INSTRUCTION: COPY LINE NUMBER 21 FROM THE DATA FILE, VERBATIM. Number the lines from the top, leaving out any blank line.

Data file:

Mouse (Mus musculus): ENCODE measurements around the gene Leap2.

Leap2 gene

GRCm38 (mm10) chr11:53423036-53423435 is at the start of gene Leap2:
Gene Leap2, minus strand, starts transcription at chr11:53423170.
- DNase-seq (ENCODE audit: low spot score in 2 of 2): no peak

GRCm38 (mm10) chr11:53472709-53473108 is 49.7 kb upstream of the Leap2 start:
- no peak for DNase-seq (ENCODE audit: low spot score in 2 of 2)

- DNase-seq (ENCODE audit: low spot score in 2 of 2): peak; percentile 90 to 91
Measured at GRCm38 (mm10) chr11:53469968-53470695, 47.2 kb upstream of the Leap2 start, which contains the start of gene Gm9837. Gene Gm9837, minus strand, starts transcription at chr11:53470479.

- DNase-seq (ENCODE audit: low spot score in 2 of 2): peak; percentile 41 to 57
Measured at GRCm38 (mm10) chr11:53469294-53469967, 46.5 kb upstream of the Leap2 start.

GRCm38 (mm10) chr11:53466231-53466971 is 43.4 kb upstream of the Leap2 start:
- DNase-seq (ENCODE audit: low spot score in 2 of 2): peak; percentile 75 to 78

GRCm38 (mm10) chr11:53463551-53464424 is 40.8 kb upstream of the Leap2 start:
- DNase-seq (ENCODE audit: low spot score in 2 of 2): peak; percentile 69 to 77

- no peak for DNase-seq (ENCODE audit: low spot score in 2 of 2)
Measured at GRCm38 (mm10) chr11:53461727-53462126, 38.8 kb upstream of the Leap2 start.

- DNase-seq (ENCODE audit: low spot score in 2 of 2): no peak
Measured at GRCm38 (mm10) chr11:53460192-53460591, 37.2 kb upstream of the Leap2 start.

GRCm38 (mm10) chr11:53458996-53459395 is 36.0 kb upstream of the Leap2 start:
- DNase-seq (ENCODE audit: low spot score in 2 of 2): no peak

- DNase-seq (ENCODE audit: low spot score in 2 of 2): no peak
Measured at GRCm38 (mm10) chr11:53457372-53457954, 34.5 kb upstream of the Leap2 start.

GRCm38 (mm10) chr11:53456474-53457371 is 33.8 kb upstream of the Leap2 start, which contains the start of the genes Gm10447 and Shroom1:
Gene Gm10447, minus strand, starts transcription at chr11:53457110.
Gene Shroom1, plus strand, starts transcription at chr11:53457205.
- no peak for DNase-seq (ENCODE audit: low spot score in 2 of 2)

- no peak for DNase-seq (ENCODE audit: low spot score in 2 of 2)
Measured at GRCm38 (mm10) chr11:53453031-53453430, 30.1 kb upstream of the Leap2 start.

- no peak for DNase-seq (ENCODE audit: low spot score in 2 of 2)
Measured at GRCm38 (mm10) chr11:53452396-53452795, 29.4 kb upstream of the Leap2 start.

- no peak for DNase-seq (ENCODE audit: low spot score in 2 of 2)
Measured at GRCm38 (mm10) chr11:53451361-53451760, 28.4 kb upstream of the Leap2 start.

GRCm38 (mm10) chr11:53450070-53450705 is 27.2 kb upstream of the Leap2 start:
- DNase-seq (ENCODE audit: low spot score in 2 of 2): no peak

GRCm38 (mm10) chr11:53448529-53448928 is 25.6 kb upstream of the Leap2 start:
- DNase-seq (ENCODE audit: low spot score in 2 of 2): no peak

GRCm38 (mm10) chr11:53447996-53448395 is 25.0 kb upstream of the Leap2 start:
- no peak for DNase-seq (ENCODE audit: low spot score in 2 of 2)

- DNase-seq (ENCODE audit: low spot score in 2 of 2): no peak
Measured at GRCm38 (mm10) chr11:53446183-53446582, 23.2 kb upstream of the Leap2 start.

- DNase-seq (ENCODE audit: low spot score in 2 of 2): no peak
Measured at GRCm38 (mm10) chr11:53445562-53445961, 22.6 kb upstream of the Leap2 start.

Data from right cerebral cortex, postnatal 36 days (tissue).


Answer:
- DNase-seq (ENCODE audit: low spot score in 2 of 2): no peak